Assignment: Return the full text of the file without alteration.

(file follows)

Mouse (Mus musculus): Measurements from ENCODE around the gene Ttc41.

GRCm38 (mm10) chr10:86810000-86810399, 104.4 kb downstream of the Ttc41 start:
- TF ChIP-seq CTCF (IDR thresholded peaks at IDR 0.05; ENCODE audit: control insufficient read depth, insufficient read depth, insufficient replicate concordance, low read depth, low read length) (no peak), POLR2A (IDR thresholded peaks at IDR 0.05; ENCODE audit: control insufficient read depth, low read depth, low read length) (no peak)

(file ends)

Mouse (Mus musculus): Measurements from ENCODE around the gene Ttc41.

GRCm38 (mm10) chr10:86810000-86810399, 104.4 kb downstream of the Ttc41 start:
- TF ChIP-seq CTCF (IDR thresholded peaks at IDR 0.05; ENCODE audit: control insufficient read depth, insufficient read depth, insufficient replicate concordance, low read depth, low read length) (no peak), POLR2A (IDR thresholded peaks at IDR 0.05; ENCODE audit: control insufficient read depth, low read depth, low read length) (no peak)